2. IMS Institute for Healthcare Informatics, "Shifting From Fee-For-Service Medicaid: An Early Review of Rx Drug Utilization," Health Affairs Blog, April 5, 2013. Available at http://healthaffairs.org/blog/2013/04/05/shifting-from-fee-for-service-medicaid-an-early-review-of-rx-drug-utilization/.

3. Devon M. Herrick, "Unnecessary Regulations that Increase Prescription Drug Costs," National Center for Policy Analysis, NCPA Policy Report No. 346, March 2013. Available at http://www.ncpa.org/pub/st346.

4. Joel Menges et al., "Projected Impacts of Adopting a Pharmacy Carve-In Approach Within Medicaid Capitation Programs," Lewin Group, February 2011. Available at http://www.lewin.com/content/publications/MHPAPaperPharmacyCarve-In.pdf.

5. Joel Menges, "Medicaid Pharmacy Savings Opportunities: National and State-Specific Estimates," Menges Group, May 2013. Available at http://www.pcmanet.org/images/stories/uploads/2013/final percent20medicaid percent20savings percent20report percent20menges percent20group percent20may percent202013.pdf.

6. Ibid.

7. Devon M. Herrick, "Increasing the Cost-Effectiveness of Medicaid Drug Programs," National Center for Policy Analysis, Policy Backgrounder No. 164 by April 29, 2011. Available at http://www.ncpa.org/pdfs/bg164.pdf.

8. Ibid.

9. Senate Bill 2445 was introduced by two pharmacists - Mississippi state Sens. Nolan Mettetal and Robert Dearing. See, "PBMs Confront Would-Be Pharmacist Regulators on Mississippi Battlefield," Drug Benefit News, Vol. 12, No. 8, April 15, 2011. Available at http://aishealth.com/ nlpdf/dbn87grt3.pdf.

10. See Susan S. DeSanti, Joseph Farrell and Richard A. Feinstein, letter in response to a request for comments on the likely competitive effects of Mississippi Senate Bill 2445, Office of Policy Planning, U.S. Federal Trade Commission, March 22, 2011. Available at http://www.ftc.gov/os/2011/03/110322mississippipbm.pdf.

11. "Don't Let the Fox Guard the Henhouse," Pharmaceutical Care Management Association, March 2001. Available at http://www.pcmanet.org/ images/stories/uploads/2011/March2011/pcma_foxadfinal.pdf.

12. "As Pharmacy Networks Slim Down, Payers Have a Lot to Chew On, Suggests Experts," Drug Benefit News, Vol. 13, No. 12, June 22, 2012.

13. Thomas Gryta, "What Is a 'Pharmacy Benefit Manager'?" Wall Street Journal, July 21, 2011. Available at http://online.wsj.com/article/SB100014 24053111903554904576460322664055328.html.

14. Ibid.

15. Alain Enthoven and Kyna Fong, "Medicare: Negotiated Drug Prices May Not Lower Costs," National Center for Policy Analysis, Brief Analysis No. 575, December 18, 2006. Available at http://www.ncpa.org/pub/ba575.

16. Christine Piette Durrance, "The Impact of Pharmacy-Specific Any-Willing-Provider Legislation on Prescription Drug Expenditures," Atlantic Economic Journal, Vol. 37, No. 4, August 2009, pages 409-423.

17. "Improving Health Care: A Dose of Competition," Federal Trade Commission and the U.S. Department of Justice, July 2004. Available at http:// www.ftc.gov/reports/healthcare/040723healthcarerpt.pdf.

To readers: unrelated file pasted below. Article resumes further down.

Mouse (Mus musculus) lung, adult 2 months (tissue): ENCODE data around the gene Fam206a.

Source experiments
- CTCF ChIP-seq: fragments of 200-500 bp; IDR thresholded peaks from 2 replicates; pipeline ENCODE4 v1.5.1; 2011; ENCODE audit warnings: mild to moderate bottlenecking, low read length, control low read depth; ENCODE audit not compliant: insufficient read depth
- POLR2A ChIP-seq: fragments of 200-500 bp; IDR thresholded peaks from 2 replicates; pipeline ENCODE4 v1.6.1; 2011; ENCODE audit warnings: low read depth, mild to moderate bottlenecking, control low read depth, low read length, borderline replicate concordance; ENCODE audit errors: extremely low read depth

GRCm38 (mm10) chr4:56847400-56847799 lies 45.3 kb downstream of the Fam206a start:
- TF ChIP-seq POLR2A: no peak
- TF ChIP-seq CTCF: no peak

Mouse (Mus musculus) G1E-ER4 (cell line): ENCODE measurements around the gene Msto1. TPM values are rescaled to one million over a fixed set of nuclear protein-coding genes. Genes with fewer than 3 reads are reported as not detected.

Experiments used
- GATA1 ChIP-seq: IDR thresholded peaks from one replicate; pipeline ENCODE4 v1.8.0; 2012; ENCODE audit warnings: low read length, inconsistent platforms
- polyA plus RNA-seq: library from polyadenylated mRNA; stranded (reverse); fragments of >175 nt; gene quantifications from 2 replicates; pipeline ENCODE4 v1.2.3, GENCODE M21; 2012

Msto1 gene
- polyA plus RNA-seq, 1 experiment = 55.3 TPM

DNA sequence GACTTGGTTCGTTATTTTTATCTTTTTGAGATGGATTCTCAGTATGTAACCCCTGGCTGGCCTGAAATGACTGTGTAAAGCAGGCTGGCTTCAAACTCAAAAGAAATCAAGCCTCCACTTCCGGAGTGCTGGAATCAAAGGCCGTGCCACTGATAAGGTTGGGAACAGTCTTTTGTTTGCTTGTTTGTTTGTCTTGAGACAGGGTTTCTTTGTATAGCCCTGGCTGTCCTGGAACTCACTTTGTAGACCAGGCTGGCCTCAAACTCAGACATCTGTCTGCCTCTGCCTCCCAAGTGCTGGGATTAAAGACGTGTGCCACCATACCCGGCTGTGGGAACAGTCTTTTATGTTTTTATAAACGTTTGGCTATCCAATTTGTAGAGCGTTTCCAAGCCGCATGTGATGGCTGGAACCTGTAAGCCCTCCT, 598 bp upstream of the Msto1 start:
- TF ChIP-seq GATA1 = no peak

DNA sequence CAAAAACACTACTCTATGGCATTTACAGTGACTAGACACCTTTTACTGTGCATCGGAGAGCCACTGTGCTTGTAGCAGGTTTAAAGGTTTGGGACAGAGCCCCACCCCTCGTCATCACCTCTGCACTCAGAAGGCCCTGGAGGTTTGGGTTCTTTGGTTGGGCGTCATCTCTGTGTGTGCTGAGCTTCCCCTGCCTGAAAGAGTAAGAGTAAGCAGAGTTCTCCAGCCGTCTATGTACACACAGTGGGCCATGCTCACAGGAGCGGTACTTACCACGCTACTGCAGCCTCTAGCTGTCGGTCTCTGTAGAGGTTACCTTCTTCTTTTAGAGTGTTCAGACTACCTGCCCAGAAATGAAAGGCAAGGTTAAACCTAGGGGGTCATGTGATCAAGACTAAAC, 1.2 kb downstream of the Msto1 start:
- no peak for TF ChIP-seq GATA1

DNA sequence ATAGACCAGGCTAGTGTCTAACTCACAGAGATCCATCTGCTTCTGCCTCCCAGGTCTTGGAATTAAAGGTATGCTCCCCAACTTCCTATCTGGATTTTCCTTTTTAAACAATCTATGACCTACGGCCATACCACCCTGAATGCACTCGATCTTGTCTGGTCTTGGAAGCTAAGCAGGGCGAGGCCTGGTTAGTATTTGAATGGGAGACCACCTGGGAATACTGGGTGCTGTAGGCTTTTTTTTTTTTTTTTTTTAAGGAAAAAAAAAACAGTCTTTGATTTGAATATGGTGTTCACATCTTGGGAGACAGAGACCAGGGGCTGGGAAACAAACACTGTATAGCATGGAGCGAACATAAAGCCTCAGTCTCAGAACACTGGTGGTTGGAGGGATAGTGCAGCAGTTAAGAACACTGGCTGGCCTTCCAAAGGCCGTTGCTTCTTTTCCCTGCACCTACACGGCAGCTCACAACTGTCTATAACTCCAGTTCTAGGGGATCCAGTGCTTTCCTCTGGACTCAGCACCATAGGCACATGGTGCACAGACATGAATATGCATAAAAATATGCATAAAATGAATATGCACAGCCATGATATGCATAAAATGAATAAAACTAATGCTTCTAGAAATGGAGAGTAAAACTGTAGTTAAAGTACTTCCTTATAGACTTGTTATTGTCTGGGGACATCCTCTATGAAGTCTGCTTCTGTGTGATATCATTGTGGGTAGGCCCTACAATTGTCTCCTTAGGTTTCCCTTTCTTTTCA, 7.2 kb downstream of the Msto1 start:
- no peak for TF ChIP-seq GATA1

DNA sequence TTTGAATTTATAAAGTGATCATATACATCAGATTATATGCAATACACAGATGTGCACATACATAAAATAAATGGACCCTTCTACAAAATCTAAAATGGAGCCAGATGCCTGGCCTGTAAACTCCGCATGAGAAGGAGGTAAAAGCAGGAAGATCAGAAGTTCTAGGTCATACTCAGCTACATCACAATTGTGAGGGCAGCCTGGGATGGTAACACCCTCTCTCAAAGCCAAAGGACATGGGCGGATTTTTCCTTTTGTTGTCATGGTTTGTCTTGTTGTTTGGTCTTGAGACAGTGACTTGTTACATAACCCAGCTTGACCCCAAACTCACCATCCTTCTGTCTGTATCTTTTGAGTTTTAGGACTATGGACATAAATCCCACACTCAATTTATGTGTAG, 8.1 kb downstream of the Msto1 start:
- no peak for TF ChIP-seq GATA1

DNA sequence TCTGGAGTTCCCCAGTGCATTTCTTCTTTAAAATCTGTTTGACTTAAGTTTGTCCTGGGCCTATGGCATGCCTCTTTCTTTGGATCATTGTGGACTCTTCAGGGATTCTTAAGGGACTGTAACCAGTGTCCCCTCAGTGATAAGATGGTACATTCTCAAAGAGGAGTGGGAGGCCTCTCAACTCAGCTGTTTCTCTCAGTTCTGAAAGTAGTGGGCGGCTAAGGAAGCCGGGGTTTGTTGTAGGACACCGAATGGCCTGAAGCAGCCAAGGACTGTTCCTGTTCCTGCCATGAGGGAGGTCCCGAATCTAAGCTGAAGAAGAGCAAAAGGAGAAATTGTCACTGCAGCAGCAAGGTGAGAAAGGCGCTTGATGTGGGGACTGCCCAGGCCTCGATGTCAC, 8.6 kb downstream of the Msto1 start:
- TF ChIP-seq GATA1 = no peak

18. Susan S. DeSanti, Joseph Farrell and Richard A. Feinstein, Letter to New York State Senator, James L. Seward, U.S. Federal Trade Commission, August 8, 201. Available at http://www.ftc.gov/os/2011/08/110808healthcarecomment.pdf.

19. Lewin Group, "Mail-Service Pharmacy Savings and the Cost of Proposed Limitations in Medicare and the Commercial Sector," Pharmaceutical Care Management Association, September 2006. Available at http://www.lewin.com/~/media/Lewin/Site_Sections/Publications/3480.pdf.

20. Robert L. Ohsfeldt et al., "The Spread of State Any-willing-provider Laws," HSR: Health Service Research, Vol. 35, No. 5, December 1998.

21. "Pharmacy Benefit Managers: Ownership of Mail-Order Pharmacies," U.S. Federal Trade Commission, August 2005.

22. Adam J. Fein, "The Unexpected Losers from New York's Anti-Mail Bill," Drug Channels, June 28, 2011. Available at http://www.drugchannels. net/2011/06/unexpected-losers-from-new-yorks-anti.html.

23. Susan S. DeSanti, Joseph Farrell and Richard A. Feinstein, letter in response to a request for comments on the likely competitive effects of New York Assembly Bill 5502-B, Office of Policy Planning, U.S. Federal Trade Commission, August 8, 2011. Available at http://www.ftc.gov/os/2011/0 8/110808healthcarecomment.pdf.

24. This provision also requires PBMs to reimburse for 90-day prescriptions through local pharmacies. See Lewin Group, "Mail-Service Pharmacy Savings and the Cost of Proposed Limitations in Medicare and the Commercial Sector," Pharmaceutical Care Management Association, September 2006. Available at http://www.lewin.com/~/media/Lewin/Site_Sections/Publications/3480.pdf.

25. Troy Filipek, "PBM Transparency could be Inevitable," Managed Healthcare Executive, February 1, 2009. Available at http:// managedhealthcareexecutive.modernmedicine.com/news/pbm-transparency-could-be-inevitable.

26. Joanne Wojcik, "Most Rx-Plans Require Pass through Pricing," Business Insurance, September 15, 2006.

27. Daniel C. Opinante, "Traditional PBM Pricing Vs. Pass-Through...Look Before You Leap!" Self-Funding Magazine, March 8, 2010. Available at http://www.selffundingmagazine.com/article/traditional-pbm.html.

28. Joel Menges et al., "Medicaid Pharmacy Savings Opportunities: National and State-Specific Estimates," Menges Group, May 2013.

29. Ibid.


Read Article as PDF